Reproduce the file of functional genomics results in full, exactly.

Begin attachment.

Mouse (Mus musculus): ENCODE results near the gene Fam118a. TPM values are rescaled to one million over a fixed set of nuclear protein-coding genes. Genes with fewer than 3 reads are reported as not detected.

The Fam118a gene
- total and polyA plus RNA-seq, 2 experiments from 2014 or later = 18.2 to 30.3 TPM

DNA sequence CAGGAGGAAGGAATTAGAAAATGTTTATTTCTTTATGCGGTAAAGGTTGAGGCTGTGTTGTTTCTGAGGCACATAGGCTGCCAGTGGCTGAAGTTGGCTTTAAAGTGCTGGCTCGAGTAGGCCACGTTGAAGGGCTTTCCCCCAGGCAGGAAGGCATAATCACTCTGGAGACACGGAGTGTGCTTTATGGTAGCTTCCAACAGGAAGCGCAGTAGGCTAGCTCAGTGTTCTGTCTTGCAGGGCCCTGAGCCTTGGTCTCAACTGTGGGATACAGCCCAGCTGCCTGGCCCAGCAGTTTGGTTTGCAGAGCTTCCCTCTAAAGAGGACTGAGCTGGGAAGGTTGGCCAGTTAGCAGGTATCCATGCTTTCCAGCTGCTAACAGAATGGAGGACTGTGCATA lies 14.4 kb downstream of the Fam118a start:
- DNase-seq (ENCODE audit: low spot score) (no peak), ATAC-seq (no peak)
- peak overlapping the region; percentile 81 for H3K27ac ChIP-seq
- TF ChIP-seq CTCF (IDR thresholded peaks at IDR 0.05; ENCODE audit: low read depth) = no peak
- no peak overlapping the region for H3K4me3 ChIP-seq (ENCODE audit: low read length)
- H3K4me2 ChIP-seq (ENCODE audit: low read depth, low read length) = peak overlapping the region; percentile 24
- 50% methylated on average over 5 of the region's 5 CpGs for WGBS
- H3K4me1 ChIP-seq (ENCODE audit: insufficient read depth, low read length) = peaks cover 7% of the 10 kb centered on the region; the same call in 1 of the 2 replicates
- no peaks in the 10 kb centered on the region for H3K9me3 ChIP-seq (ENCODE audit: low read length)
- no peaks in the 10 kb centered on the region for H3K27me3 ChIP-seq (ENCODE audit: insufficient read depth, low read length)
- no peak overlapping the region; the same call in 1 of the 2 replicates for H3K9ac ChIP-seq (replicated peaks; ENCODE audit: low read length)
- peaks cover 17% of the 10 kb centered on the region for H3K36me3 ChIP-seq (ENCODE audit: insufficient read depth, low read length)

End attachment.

Mouse (Mus musculus): ENCODE results near the gene Fam118a. TPM values are rescaled to one million over a fixed set of nuclear protein-coding genes. Genes with fewer than 3 reads are reported as not detected.

The Fam118a gene
- total and polyA plus RNA-seq, 2 experiments from 2014 or later = 18.2 to 30.3 TPM

DNA sequence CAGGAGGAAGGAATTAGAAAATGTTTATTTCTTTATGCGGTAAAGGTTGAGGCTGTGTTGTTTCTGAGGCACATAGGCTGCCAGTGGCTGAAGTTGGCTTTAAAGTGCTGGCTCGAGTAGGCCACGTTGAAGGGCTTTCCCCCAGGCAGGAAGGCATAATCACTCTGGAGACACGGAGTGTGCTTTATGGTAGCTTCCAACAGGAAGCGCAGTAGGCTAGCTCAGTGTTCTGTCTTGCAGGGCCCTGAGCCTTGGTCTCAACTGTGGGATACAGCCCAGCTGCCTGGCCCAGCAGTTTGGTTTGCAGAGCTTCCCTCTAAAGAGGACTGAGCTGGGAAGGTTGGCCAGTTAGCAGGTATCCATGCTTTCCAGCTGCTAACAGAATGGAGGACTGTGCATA lies 14.4 kb downstream of the Fam118a start:
- DNase-seq (ENCODE audit: low spot score) (no peak), ATAC-seq (no peak)
- peak overlapping the region; percentile 81 for H3K27ac ChIP-seq
- TF ChIP-seq CTCF (IDR thresholded peaks at IDR 0.05; ENCODE audit: low read depth) = no peak
- no peak overlapping the region for H3K4me3 ChIP-seq (ENCODE audit: low read length)
- H3K4me2 ChIP-seq (ENCODE audit: low read depth, low read length) = peak overlapping the region; percentile 24
- 50% methylated on average over 5 of the region's 5 CpGs for WGBS
- H3K4me1 ChIP-seq (ENCODE audit: insufficient read depth, low read length) = peaks cover 7% of the 10 kb centered on the region; the same call in 1 of the 2 replicates
- no peaks in the 10 kb centered on the region for H3K9me3 ChIP-seq (ENCODE audit: low read length)
- no peaks in the 10 kb centered on the region for H3K27me3 ChIP-seq (ENCODE audit: insufficient read depth, low read length)
- no peak overlapping the region; the same call in 1 of the 2 replicates for H3K9ac ChIP-seq (replicated peaks; ENCODE audit: low read length)
- peaks cover 17% of the 10 kb centered on the region for H3K36me3 ChIP-seq (ENCODE audit: insufficient read depth, low read length)